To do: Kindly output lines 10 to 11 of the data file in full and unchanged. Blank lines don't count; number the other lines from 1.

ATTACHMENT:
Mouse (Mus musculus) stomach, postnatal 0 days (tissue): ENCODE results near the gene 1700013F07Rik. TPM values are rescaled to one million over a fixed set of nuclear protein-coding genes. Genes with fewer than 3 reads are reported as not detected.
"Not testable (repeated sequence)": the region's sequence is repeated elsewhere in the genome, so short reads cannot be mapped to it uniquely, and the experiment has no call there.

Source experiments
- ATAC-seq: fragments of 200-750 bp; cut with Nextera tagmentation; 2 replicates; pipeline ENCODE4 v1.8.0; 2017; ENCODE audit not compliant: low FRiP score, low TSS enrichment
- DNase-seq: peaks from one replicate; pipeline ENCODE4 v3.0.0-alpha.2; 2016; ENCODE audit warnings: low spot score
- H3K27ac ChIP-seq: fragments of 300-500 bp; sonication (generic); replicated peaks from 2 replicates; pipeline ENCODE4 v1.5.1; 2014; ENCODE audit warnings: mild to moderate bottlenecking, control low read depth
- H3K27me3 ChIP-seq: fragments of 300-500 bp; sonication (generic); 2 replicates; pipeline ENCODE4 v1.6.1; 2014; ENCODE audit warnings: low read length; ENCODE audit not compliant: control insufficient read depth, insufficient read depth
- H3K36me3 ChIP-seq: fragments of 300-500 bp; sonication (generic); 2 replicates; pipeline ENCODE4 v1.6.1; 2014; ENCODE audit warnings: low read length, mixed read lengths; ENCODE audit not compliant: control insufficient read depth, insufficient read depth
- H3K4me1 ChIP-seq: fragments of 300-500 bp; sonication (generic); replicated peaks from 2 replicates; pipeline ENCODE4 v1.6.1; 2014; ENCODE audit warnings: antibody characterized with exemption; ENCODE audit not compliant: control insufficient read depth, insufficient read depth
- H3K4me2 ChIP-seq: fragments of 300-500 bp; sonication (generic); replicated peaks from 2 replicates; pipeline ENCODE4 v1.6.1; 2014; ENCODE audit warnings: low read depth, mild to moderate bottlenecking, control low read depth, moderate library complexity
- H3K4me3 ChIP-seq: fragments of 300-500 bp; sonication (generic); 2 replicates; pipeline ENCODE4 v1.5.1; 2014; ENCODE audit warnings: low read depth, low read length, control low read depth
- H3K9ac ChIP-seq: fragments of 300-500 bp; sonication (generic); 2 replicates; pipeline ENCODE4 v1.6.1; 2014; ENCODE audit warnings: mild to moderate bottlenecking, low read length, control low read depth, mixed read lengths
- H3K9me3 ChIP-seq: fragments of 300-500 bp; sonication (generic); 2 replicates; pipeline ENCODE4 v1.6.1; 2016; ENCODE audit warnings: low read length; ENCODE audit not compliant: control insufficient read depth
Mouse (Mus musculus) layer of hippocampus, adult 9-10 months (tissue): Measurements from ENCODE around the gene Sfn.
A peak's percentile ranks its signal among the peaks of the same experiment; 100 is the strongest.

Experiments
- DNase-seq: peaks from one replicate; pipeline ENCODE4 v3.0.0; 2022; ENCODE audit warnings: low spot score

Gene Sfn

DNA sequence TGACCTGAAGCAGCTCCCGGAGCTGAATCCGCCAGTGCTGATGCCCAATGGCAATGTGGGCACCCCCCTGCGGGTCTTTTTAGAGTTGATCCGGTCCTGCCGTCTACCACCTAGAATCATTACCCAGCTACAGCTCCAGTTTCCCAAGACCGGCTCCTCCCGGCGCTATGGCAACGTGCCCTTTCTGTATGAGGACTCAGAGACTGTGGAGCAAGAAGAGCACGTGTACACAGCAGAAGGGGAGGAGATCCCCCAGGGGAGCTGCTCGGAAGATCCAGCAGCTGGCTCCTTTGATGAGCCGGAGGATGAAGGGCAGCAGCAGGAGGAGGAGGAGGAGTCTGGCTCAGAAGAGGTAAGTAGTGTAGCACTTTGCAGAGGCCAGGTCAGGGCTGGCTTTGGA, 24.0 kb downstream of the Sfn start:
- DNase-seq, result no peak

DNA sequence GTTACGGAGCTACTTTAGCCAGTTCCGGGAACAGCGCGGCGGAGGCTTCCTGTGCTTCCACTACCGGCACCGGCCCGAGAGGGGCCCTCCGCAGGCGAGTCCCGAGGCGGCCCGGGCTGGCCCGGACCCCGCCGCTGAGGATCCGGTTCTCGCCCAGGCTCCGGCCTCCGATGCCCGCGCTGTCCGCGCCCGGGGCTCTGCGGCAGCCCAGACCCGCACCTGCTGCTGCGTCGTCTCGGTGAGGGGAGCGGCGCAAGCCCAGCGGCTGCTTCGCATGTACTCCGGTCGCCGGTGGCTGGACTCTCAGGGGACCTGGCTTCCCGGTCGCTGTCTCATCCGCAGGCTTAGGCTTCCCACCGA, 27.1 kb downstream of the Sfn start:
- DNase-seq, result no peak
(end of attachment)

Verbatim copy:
- H3K4me2 ChIP-seq: fragments of 300-500 bp; sonication (generic); replicated peaks from 2 replicates; pipeline ENCODE4 v1.6.1; 2014; ENCODE audit warnings: low read depth, mild to moderate bottlenecking, control low read depth, moderate library complexity
- H3K4me3 ChIP-seq: fragments of 300-500 bp; sonication (generic); 2 replicates; pipeline ENCODE4 v1.5.1; 2014; ENCODE audit warnings: low read depth, low read length, control low read depth